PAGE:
• Idiosyncratic Difficulty Levels: The difficulty levels aren't intuitive at first glance, but do make sense, at least. They are, from easiest to hardest:
    • Explorer Mode
    • Classic Mode
    • Tactician Mode
    • Honour Mode (Basically Tactician Mode with only one save file period)
  • "I Know You're in There Somewhere" Fight: If you approach Saheila in Fort Joy with Lohse in your party, she will try to talk with the blind elf, then, if you allow her to, the demon will take over her body and try to kill Saheila. If you choose to side with the elves, you just have to do enough damage to Lohse to get her back in her right mind.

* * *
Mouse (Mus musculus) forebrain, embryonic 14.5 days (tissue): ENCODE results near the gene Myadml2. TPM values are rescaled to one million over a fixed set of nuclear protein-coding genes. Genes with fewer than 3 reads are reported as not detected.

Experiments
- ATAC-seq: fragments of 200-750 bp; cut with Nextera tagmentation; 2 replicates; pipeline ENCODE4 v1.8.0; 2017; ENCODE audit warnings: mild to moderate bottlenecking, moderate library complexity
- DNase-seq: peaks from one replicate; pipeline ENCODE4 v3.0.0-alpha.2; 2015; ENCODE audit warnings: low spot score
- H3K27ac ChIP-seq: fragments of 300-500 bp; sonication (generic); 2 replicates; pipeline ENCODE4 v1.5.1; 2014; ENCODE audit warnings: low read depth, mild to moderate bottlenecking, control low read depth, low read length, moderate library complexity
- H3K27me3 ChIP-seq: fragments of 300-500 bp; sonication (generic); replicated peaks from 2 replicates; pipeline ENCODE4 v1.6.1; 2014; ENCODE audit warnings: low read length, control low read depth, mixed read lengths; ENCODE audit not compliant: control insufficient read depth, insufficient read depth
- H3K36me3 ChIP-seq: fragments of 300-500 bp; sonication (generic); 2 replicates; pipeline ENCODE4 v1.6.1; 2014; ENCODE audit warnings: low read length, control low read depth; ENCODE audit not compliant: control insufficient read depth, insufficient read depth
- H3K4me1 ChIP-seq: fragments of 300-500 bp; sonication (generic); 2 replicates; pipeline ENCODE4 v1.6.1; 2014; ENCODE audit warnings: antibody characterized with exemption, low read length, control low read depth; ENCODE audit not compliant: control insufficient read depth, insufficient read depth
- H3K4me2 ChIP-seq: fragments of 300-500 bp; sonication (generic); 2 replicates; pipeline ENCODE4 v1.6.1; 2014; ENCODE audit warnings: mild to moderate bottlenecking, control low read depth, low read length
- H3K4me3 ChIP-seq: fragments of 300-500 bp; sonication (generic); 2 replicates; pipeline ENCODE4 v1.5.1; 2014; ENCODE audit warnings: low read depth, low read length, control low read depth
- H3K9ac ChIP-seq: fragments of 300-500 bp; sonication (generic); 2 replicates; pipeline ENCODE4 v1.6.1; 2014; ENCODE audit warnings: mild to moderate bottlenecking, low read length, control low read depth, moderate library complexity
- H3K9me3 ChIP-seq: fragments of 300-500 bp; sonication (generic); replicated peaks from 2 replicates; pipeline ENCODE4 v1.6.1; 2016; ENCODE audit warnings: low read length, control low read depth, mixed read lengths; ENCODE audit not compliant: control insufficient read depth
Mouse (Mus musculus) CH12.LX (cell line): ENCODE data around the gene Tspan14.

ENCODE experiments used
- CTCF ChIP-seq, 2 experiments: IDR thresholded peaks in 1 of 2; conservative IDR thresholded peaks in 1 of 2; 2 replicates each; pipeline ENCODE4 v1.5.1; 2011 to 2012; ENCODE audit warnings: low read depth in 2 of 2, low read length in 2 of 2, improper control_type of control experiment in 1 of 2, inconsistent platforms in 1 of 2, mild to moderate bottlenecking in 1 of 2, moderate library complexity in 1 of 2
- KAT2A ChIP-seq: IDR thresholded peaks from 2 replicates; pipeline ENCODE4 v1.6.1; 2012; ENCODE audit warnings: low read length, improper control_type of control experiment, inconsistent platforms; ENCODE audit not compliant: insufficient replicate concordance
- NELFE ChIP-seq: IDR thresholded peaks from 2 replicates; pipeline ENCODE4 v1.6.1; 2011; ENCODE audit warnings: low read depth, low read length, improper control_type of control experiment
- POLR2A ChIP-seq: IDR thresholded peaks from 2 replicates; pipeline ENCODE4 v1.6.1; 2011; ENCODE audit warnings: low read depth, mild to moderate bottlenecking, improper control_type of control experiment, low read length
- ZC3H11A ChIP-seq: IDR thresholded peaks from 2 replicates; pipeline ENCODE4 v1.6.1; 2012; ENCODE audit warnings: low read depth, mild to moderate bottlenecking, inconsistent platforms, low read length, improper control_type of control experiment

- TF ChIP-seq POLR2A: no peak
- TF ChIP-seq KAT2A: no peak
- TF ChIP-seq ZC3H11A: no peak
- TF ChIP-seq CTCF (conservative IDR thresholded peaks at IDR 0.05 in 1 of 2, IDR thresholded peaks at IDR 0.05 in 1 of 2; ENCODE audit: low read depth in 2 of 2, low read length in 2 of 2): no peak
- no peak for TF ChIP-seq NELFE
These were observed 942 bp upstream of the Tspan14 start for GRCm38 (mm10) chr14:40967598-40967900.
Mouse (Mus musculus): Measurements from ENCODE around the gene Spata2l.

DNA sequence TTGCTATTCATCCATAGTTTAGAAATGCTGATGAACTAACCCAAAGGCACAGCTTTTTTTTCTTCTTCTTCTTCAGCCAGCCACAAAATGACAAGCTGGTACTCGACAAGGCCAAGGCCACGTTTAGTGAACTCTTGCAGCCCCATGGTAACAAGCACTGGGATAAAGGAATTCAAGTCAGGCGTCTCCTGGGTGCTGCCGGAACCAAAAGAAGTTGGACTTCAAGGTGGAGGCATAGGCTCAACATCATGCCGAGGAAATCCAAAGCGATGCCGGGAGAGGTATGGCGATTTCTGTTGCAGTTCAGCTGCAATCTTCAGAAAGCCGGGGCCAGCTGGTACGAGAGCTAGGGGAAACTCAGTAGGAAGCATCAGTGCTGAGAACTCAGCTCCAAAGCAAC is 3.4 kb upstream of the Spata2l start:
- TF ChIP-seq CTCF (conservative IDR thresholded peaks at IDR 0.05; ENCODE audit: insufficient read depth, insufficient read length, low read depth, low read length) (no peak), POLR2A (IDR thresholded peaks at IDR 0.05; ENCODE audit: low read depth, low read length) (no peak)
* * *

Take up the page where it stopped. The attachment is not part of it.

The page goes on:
• I'm a Humanitarian: Elves (and others who take the right perk) can eat body parts to see their deceased owners' memories. As you might expect, however, several people in-universe take issue with this, to the point of being concerned that an elf PC will eat them.
    • That meat stew in Driftwood is made of dead magisters.
  • Immortal Procreation Clause: A very real problem for the elves, who lost most of their people along with their homeland in the deathfog incident. Since they are very slow to reproduce, by virtue of being very Long-Lived, they're in danger of dying out if they don't start producing a lot more children.
  • Improvised Lockpick: Undead characters are able to pick locks using their fingers as skeleton keys.
  • Interface Spoiler: Examining certain NPCs can prematurely tell you that they're undead (and by extension, up to something nefarious) before they officially unveil themselves.